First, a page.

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Q: I heard someone say White South Africans never stole any land?

Updated: Jun 28, 2020


Imagine this, a young Afrikaner child grows up in the 70s in the suburb of Triomf. He looks at his fathers house and says “My father worked hard for his house and bought it fair and square – he works harder and is smarter than Mr. Ndlovu that works in the garden and doesn’t own a house”. Meanwhile, the apartheid government had bulldozed Sophiatown many years before – shipped off the black people to homelands and built the white’s only Triomf on top of it…

To refute claims that no land was stolen by whites in South Africa, one can easily look at examples in our recent history without even going back as far as colonial times:

“Sophiatown in Johannesburg (1955-63) and District Six in Cape Town (beginning in 1968) were among the vibrant multi-racial communities that were destroyed by government bulldozers when these areas were declared "white." Blacks were forcibly removed to distant segregated townships, sometimes 30 kilometers (19 miles) from places of employment in the central cities. In Cape Town, many informal settlements were destroyed. In one incident over four days in 1985, Africans resisted being moved from Crossroads to the new government-run Khayelitsha township farther away; 18 people were killed and 230 were injured. “

Footage is from TRC Episode 29 - 04 (SABC)

“Forced removals in rural areas affected even more people than forced removals in urban areas. Unfortunately, rural removals have often been ignored or forgotten – although not by the communities who were subjected to this injustice. The government referred to black communities living on land designated for whites by the term ‘black spots’. It didn’t matter if they owned this land or were tenants on white-owned farms. In line with the Apartheid government’s “Separate Development” plan the people who lived in ‘black spots’ were pushed into designated “Homelands” which they had sometimes never seen before, under chiefs who didn’t necessarily rule them before.” From 1960 to 1983, the apartheid Government forcibly moved 3.5 million Black South Africans in one of the largest mass removals of people in modern history.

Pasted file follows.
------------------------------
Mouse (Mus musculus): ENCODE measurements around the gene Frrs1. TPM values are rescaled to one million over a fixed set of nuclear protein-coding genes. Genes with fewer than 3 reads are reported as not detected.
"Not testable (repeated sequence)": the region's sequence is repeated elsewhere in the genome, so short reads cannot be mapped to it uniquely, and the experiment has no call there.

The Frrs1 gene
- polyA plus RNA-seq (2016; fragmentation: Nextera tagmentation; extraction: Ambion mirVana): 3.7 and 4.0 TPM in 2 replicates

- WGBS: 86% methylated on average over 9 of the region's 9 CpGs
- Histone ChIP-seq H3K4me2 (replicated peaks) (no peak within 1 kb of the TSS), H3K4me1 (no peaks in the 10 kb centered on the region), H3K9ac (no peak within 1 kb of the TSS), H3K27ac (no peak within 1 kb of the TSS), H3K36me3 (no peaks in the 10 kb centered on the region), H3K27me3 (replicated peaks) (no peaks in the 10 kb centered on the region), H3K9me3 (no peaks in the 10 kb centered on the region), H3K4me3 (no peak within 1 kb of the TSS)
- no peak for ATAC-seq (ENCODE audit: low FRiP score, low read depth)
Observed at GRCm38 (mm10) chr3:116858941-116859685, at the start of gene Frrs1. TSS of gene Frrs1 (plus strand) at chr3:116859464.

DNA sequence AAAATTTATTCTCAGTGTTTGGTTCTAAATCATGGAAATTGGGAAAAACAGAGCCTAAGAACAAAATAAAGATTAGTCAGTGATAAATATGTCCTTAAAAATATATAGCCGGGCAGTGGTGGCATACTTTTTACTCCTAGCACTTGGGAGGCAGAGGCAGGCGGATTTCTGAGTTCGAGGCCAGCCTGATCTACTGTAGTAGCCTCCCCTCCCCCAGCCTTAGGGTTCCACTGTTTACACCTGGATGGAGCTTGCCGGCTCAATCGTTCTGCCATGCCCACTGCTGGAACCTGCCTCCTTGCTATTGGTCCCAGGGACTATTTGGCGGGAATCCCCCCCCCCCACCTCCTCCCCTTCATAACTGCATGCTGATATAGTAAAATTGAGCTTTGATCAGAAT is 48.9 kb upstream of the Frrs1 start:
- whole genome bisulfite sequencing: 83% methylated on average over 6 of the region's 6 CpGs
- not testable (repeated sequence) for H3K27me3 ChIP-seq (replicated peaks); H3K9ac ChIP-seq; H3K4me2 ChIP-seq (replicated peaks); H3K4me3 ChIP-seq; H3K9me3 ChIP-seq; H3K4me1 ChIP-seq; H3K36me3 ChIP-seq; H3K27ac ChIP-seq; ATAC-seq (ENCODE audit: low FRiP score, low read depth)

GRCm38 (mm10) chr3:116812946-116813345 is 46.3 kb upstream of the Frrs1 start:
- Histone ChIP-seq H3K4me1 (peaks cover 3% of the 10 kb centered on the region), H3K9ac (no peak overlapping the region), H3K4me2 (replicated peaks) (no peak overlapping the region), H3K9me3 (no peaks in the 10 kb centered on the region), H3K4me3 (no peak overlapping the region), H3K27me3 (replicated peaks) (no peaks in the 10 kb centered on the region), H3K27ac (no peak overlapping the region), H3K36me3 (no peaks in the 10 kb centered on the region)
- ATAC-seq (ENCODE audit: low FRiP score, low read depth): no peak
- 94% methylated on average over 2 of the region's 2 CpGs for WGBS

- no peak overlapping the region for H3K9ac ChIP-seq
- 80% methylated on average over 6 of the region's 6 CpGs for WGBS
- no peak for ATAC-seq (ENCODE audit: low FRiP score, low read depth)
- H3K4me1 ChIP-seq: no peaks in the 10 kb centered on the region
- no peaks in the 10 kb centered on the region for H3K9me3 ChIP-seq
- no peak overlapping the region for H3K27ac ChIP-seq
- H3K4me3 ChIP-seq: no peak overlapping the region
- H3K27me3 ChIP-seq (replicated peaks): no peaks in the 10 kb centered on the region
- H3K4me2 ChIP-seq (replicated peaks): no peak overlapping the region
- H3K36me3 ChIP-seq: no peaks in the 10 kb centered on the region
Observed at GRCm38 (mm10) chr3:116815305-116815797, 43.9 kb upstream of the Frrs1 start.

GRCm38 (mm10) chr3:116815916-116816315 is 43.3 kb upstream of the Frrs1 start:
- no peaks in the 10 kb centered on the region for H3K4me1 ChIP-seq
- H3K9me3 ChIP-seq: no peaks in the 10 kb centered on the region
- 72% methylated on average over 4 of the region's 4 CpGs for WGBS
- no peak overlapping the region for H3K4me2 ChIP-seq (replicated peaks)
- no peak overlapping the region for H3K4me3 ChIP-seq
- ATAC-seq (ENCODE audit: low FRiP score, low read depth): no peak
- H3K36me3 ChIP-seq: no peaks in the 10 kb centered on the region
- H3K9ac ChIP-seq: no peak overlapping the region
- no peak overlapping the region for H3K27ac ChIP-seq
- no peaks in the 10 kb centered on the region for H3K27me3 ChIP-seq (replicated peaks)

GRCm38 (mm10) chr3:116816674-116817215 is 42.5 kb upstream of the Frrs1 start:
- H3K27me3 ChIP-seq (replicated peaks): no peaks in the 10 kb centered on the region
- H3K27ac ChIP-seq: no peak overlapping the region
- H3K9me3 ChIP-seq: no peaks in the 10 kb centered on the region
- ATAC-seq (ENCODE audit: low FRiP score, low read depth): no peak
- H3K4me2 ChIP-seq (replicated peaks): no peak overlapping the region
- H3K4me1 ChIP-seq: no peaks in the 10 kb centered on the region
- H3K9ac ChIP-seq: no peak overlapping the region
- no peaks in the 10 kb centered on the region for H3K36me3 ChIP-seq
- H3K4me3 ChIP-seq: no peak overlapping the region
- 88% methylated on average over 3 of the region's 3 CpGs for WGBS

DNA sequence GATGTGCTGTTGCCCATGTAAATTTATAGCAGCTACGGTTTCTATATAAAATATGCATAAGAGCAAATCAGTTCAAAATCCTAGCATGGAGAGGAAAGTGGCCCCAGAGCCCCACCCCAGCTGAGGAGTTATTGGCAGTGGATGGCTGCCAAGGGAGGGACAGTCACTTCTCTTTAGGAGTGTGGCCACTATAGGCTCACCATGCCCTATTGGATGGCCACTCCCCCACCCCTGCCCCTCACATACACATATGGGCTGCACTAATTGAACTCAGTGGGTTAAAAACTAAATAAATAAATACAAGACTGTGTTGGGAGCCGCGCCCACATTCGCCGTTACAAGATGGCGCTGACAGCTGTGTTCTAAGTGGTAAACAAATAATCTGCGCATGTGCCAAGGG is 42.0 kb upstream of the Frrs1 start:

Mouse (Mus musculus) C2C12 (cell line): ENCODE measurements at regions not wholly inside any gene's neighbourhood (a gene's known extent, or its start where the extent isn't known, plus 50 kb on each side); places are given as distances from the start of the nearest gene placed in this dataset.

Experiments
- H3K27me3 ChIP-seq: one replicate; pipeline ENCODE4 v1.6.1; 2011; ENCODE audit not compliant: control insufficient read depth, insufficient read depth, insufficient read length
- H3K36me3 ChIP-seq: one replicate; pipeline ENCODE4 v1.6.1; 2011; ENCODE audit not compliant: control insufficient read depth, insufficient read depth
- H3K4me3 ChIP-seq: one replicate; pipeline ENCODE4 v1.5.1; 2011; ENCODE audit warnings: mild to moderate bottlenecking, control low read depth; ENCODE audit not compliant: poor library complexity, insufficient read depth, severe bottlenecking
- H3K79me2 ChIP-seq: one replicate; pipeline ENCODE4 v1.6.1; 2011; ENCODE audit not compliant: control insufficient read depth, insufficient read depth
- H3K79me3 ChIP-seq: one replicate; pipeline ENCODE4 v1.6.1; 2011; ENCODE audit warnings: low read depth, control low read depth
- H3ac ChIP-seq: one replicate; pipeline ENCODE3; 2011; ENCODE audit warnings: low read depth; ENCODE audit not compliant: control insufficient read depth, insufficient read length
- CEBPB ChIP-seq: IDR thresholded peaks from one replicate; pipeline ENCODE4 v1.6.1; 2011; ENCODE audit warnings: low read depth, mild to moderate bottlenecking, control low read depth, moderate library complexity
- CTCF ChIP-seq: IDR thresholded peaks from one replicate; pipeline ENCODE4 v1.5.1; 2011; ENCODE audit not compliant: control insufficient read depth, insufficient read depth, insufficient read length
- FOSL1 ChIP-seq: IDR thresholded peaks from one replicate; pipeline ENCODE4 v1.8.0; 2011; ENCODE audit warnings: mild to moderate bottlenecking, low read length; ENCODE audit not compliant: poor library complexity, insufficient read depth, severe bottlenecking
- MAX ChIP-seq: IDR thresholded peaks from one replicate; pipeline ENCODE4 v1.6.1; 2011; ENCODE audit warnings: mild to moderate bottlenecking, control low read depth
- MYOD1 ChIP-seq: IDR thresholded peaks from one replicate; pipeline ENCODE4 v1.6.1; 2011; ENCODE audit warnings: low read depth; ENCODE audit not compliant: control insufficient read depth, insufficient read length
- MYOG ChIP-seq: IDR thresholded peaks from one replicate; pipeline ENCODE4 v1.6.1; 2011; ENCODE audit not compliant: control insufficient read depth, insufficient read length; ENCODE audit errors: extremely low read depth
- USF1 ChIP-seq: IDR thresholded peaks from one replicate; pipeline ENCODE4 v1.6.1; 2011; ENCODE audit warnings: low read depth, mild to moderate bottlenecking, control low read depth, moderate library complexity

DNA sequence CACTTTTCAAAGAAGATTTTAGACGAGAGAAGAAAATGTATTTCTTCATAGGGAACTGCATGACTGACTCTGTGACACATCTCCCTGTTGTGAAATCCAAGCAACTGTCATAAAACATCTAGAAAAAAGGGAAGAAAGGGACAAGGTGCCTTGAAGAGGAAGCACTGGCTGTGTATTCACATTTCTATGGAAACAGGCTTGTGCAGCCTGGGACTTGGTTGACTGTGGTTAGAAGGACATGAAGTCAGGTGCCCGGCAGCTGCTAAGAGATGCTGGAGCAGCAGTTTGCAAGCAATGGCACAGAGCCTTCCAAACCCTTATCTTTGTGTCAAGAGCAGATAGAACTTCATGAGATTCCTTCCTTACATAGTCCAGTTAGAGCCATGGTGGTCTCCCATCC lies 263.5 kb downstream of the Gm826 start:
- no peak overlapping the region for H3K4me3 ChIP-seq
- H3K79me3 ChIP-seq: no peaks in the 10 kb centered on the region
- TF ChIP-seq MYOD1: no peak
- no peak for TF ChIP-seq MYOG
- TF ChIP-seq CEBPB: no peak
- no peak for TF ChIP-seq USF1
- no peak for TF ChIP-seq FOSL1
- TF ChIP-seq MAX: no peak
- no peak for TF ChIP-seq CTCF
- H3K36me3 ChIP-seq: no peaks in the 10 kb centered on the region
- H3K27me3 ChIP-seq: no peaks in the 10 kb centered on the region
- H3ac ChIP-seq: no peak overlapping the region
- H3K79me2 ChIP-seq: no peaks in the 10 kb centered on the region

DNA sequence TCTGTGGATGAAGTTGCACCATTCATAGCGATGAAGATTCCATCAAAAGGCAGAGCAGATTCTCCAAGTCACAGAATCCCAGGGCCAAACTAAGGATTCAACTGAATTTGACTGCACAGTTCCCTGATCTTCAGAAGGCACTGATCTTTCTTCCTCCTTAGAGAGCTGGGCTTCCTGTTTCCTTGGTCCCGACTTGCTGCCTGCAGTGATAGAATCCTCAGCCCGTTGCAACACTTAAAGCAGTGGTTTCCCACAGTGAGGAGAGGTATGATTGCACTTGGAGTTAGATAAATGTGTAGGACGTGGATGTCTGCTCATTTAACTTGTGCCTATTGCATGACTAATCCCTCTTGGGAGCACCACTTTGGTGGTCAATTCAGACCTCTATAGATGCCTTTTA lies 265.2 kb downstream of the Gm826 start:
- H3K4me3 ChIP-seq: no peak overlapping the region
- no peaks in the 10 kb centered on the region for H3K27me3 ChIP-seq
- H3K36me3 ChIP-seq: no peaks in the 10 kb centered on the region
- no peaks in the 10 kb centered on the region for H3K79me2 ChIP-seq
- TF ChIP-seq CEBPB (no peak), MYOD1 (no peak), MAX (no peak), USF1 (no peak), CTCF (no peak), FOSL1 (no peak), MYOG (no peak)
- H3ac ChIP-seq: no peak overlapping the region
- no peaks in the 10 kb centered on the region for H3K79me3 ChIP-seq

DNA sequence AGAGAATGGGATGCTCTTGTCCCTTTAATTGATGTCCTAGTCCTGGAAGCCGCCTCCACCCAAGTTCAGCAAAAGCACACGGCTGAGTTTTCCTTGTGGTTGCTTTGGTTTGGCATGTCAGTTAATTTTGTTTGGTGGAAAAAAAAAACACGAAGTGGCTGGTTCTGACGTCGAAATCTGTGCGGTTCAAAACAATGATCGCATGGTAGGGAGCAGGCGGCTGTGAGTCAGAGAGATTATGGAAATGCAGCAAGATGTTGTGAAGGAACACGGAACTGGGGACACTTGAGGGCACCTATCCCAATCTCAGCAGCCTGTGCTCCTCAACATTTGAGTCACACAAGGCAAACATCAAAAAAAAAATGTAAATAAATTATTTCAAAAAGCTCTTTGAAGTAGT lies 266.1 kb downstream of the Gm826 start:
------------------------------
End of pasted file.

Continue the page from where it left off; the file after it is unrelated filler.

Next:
“Life in the Homelands was extremely difficult. Although in theory they were self-governing, in reality they were ruled by brutal and corrupt partners of the Apartheid government. Chiefs were paid by the government, and if a chief opposed the government they were replaced by a more co-operative one. People in Homelands were forced to live and farm under tough measures known as ‘betterment’ schemes, which involved limits on the number of cattle they could own, loss of shared grazing land, and forced moves from scattered homesteads to villages. This made it much harder to make a living from the land. Moreover, the land was very often infertile, and as more and more people packed into the Homelands (because of the forced removals, for example), soil erosion and over-farming meant they were even less capable of feeding their inhabitants. There was great poverty and very few job opportunities, and so most people who could, left as soon as possible. The Homelands became dumping grounds for people who could not be used by white South Africa – the very old and the very young.”

“By the time of the advent of the new South Africa, about 17 000 statutory measures had been issued to segregate and control land division, with 14 different land control systems in South Africa” – WJ du Plessis Understanding where we are coming from as a nation is an important step on the way to correcting the injustices of apartheid. All parties need to come to the table. Denial only makes things worse.

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